If you suspect you’re in the wrong career, take an inventory of the aspects of your career that you do enjoy. “Consider working with a career coach to help you retool your skills and strengths and interest to find a better fit,” says Monique DeMonaco, an emotional intelligence expert in the greater Pittsburgh region who specializes in helping clients communicate more effectively. A great way to “try” a new career is to volunteer in that field. “Consider a ‘volunteer vacation’ to get hands-on experience doing work you think you would enjoy,” she adds.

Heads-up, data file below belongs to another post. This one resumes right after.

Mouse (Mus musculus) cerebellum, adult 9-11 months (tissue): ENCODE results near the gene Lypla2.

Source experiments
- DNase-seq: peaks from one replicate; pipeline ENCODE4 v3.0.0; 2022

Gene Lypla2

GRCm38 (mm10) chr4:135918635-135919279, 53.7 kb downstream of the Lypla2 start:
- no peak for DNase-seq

11 / 14

Discover your passions

Before making a move to what could be another dead-end job, take time to figure out what makes you tick. “Take a deeper look at what your interests are and how your skill set and experiences align with them,” says Heather B. White, Ed.D., director of the University of Florida Career Resource Center in Gainesville, Florida. “You can also ask friends, a mentor, or a career coach for their perceptions of your interests and what they’ve noticed that you enjoy doing or are good at.” To kick off the process, ask yourself: If all expenses were paid for the next year and I had to be productive with my time, what would I do? To find a job you actually love, make sure you don’t make these common mistakes when looking for a career.

12 / 14

Identify your transferable skills